Interestingly, the entire cast, except for Andrew Garfield and Vince Vaughan, is Australian. And with all those thin-lipped, lantern-jawed, soldiers, I had a hard time telling them apart. (Didn’t that guy just die in a foxhole? Must have been someone else…). Garfield, though, stands out as the stubborn, jug-eared Doss. If you like heroic war movies, this one pushes all the right buttons.

birthofanation_04Birth of a Nation

Dir: Nate Parker

Nat Turner (Nate Parker) is born to loving parents and grandparents in a wooden house in Virginia in the early 19th century. At an early age mystics declare him a born leader, with special birthmarks on his belly. He grows up a student of the bible, reading to himself at night. And he happily marries a beautiful woman when they fall in love.,But he is also an African American in the south which means… he is also a slave. The slave owner Sam Turner (Armie Hammer) played with him as a child and they share the birthofanation_02same last name. When earnings are down Sam hires him out to other plantations to preach to fellow slaves, to help calm potential unrest. Nat delivers the sermons, while Sam keeps the cash.

It is on these visits that Nat Turner witnesses the truly horrifying nature of slavery. A young girl kept like a dog with collar and leash. Men set upon by vicious dogs. Families broken up and sold like cattle at auctions. Heinous torture – worse than you can imagine – for crimes as simple as looking a white man directly in the eyes. Women are subject to birthofanation_06horrific rape.  Murder and lynching — always white violence against blacks — is not even considered a crime. So Nat Turner decides enough is enough and organizes a small army to fight back. But can a handful of men and woman overturn slavery itself?

Birth of a Nation is a fictionalized retelling of the famous Nat Turner rebellion. The movie birthofanation_01concentrates more on Nat’s life in the years leading up to it than on the battle itself. The film is disturbing, dealing with topics rarely shown in mainstream movies. Even so, it has a mainstream feel to it: flickering candles, gushing music, and Hollywood kisses in profile. The title itself reclaims D.W. Griffith’s wildly popular silent movie from 1915 which glorified the Ku Klux Klan and inspired countless terrorist attacks on black Americans. This is a good film about a neglected part of US history, downplayed or glossed over in most movies.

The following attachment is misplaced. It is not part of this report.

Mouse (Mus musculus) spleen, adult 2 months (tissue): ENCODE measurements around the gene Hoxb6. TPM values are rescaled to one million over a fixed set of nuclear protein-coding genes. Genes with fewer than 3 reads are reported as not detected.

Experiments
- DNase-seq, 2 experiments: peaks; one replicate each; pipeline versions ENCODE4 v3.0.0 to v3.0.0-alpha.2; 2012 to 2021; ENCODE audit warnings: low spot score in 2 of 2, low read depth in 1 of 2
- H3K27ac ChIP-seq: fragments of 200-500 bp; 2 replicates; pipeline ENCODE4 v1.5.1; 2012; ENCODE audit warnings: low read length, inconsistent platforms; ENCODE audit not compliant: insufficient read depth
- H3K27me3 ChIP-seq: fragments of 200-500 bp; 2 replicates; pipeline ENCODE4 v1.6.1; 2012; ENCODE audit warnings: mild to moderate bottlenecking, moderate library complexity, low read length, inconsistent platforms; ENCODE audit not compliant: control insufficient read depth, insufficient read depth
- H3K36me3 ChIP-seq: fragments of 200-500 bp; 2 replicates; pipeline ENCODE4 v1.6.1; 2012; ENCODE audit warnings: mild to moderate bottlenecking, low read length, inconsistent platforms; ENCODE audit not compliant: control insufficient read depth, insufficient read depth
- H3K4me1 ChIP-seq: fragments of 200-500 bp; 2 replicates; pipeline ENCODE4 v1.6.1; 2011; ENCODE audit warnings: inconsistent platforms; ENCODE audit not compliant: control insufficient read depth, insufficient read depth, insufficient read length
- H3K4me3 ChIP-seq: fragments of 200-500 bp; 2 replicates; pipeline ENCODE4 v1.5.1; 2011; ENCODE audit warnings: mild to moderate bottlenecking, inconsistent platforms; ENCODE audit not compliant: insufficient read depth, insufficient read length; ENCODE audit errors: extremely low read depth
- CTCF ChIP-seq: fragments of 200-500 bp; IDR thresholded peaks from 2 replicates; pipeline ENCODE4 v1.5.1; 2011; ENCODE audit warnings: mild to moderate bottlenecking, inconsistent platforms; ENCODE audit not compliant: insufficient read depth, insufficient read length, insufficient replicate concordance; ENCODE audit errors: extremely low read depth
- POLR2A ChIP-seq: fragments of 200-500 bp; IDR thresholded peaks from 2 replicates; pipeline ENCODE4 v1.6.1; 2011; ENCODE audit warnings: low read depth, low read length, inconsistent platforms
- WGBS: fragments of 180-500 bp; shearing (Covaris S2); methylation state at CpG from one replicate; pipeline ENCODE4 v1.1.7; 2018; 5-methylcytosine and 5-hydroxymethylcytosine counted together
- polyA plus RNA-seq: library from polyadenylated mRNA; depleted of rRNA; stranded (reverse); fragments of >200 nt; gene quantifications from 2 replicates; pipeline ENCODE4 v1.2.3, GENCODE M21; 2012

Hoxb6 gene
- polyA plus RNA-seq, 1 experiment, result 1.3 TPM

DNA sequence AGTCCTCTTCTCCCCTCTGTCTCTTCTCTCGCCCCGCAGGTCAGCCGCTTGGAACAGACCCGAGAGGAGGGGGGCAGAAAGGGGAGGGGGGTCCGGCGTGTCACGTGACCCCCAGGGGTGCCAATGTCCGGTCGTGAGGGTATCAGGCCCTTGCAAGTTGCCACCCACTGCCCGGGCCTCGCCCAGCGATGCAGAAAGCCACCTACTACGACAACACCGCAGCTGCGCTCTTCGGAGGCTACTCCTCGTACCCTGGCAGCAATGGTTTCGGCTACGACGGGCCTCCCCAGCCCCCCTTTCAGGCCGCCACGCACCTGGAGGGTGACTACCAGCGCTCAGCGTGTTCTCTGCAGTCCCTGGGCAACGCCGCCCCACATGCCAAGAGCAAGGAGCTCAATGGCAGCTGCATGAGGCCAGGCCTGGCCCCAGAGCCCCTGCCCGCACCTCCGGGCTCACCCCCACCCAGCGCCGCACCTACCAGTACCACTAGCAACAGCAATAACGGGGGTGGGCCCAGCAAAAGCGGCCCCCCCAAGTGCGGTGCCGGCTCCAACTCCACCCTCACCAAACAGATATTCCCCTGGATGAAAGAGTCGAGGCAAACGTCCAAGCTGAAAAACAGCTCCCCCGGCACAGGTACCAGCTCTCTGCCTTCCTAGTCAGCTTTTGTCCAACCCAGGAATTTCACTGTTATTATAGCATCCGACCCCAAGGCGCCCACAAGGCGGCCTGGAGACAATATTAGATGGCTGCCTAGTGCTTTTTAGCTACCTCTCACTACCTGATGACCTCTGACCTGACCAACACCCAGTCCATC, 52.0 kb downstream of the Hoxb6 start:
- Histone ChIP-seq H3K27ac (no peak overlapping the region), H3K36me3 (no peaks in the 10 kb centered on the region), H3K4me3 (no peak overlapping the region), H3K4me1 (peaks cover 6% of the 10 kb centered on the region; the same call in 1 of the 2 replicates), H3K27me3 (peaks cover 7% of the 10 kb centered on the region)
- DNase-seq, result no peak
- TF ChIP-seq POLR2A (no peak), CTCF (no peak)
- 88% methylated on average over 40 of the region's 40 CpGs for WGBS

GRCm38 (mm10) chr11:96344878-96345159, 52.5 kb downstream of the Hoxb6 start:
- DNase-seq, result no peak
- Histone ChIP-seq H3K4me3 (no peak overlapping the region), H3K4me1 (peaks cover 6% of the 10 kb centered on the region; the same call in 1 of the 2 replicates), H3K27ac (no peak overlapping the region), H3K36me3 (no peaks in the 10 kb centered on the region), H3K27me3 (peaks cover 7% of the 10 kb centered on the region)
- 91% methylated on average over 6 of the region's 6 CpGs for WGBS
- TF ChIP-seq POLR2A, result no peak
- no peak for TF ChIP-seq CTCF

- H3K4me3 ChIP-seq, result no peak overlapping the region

seoul_station_film_posterSeoul Station

Dir: Sang-ho Yeon

It’s a typical day at the central train station in Seoul, Korea. It’s used by commuters everyday. But it’s also a mecca for the disenfranchised — the poor, the mentally ill and the homeless. Hye-sun is a young runaway,  a former sex worker who lives with her wimpish boyfriend. They are separated by a massive zombie attack — and the virus is spreading. He teams up with her father, while she follows a deranged, homeless man. Hye-sun communicates with her boyfriend whenever they can find a signal on their phones. When she turns to the police for help, they lock her up in a jail cel. Later, a large group of people trapped in an area besieged by zombies appeals to the army. But instead of rescuing them, the soldiers fire water canons and teargas… not at the zombies, but at their fellow citizens. Who will survive the zombie onslaught?

Seoul Station is an animated prequel to the hit horror film Train to Busan. Characters are drawn with clean black outlines against realistic backgrounds. Seoul is portrayed as a desolate place, its dim skies lit only by neon crosses.  This may be a zombie movie but it’s also an unsparing look at the maltreatment of the homeless and disenfranchised in modern Korea.

Birth of a Nation is now playing and Hacksaw Ridge opens today in Toronto; check your local listings. Seoul Station is playing at the upcoming ReelAsian Film Festival. Go to reelasian.com for showtimes. This is Daniel Garber at the Movies, each Friday morning, on CIUT 89.5 FM and on my website, culturalmining.com

Greek Myths and Fables. Films Reviewed: Boris sans Béatrice, Chi-Raq, The Lobster

Posted in African-Americans, Canada, Chicago, comedy, Cultural Mining, Fairytales, Greece, Movies, Musical, Quebec, Sex, violence by CulturalMining.com on March 18, 2016

Athenian soldiersHi, this is Daniel Garber at the Movies for culturalmining.com and CIUT 89.5 FM.

Greek myths are not just kids’ stories; they’re full of sex, violence and magical transformations. This week I’m looking at plays, myths and fables from Ancient Greece interpreted by three great filmmakers. We’ve got two films — set in Chicago and Quebec – based on ancient Greek themes; and a futuristic fable by a modern Greek director.

nZlmp5_BSB-Coutroisie_K-Films_Amerique_-_1_o3_8976749_1456938988Boris sans Béatrice

Wri/Dir: Denis Côté